In Venezuela, a humanitarian crisis is coming to a boil. The country’s GDP has shrunk by double digits over the past few years, annual inflation runs to more than 80,000 percent, and 90 percent of the population lives in poverty. Opposition leader Juan Guaidó declared himself the country’s legitimate president in January, and more than 40 countries formally recognized him as such—but he has since lost steam. With each passing day, the opposition’s chances of ousting President Nicolás Maduro fade.
As the instability in their country deepens, Venezuelans flee in droves, precipitating a refugee crisis for which there is no precedent in the Western Hemisphere. An estimated 3.4 million Venezuelans are living abroad, the majority having fled since 2015. More than 1.2 million Venezuelans have settled in neighboring Colombia; another half million live in Peru, while Ecuador hosts a quarter million.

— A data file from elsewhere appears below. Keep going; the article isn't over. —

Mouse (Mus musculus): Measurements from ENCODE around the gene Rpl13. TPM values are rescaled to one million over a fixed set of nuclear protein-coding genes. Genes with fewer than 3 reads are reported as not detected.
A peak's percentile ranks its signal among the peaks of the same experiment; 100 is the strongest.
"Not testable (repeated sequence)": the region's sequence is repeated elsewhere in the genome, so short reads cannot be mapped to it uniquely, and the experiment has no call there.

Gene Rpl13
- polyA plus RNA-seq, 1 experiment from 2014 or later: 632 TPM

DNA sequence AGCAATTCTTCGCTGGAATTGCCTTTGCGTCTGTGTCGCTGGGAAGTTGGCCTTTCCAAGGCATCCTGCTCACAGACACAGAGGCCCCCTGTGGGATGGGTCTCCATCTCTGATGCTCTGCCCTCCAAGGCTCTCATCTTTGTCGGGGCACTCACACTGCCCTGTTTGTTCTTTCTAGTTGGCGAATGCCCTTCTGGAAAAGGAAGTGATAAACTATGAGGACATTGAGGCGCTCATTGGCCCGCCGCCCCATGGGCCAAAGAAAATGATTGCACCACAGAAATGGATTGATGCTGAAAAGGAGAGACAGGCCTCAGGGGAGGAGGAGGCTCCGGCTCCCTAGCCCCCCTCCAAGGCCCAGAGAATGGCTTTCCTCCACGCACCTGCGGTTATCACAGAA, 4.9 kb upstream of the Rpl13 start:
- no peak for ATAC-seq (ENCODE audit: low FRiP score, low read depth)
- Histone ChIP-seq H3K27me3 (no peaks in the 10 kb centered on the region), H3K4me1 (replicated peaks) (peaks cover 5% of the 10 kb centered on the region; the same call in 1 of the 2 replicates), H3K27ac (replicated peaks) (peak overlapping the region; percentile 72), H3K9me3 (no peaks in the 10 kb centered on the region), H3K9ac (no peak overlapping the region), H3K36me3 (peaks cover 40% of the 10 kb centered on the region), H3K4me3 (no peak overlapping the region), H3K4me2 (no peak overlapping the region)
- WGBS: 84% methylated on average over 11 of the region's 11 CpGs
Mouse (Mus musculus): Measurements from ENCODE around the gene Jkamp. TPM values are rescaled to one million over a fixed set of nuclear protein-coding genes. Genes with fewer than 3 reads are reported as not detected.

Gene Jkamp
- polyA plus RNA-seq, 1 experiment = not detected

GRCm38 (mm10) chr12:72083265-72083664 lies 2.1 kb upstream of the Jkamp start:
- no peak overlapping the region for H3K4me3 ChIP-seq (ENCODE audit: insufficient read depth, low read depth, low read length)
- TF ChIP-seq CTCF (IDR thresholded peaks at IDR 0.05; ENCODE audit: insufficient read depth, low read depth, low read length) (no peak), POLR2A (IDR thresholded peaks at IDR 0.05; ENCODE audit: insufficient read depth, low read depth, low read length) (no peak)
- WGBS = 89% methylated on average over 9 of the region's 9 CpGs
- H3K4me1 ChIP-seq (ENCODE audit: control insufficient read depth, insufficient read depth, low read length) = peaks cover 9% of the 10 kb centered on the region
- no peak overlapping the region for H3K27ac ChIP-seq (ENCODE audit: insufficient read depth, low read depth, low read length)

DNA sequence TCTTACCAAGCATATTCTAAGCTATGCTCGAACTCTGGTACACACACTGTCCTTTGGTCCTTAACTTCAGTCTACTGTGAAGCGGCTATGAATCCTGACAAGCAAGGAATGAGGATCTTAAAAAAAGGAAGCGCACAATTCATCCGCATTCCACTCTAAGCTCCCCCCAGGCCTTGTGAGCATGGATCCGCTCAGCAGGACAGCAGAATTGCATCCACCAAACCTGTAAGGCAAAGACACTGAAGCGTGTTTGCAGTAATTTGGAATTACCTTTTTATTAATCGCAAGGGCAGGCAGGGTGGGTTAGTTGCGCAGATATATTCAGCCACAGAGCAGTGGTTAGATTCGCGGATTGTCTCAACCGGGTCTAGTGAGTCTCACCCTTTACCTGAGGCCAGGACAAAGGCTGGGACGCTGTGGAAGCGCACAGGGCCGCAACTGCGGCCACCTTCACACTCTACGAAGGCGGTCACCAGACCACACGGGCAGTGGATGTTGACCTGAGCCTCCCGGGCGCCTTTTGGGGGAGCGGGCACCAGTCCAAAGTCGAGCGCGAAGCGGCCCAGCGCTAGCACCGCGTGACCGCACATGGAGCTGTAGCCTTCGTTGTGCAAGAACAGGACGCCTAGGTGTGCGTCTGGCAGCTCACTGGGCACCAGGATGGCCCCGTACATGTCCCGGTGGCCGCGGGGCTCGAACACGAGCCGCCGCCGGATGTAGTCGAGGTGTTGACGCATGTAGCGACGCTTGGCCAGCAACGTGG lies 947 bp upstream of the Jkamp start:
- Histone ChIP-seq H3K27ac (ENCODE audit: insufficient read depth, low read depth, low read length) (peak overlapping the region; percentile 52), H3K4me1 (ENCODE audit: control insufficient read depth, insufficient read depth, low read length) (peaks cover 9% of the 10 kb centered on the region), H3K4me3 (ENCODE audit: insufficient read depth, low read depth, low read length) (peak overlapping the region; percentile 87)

These refugee-receiving countries have deep-seated problems of their own. Colombia, despite its booming economy, remains the second-most unequal country in Latin America, trailing only Honduras. For more than 50 years, its government has fought a low-intensity civil war with the Revolutionary Armed Forces of Colombia (FARC), a Marxist guerilla group. Colombia is second only to Syria in terms of the number of internally displaced persons (IDPs): today, some 5.7 million Colombians are forced to live away from their homes because of the conflict. The landmark peace deal brokered with the FARC in 2016 is unraveling. Colombian President Iván Duque, a former right-wing senator who opposed the deal, has stalled its implementation and is now calling for the renegotiation of some of its key clauses. Violence is re-escalating in the Colombian countryside, and there are worrying signs that the country might relapse into a full-scale conflict.
In Colombia, the impact of the refugee crisis can be seen everywhere. In Bogotá, the capital city, thousands of Venezuelan families, many with newborns and toddlers, live on the banks of sewage canals. In border towns such as Arauca and Maicao, which already had some of the highest
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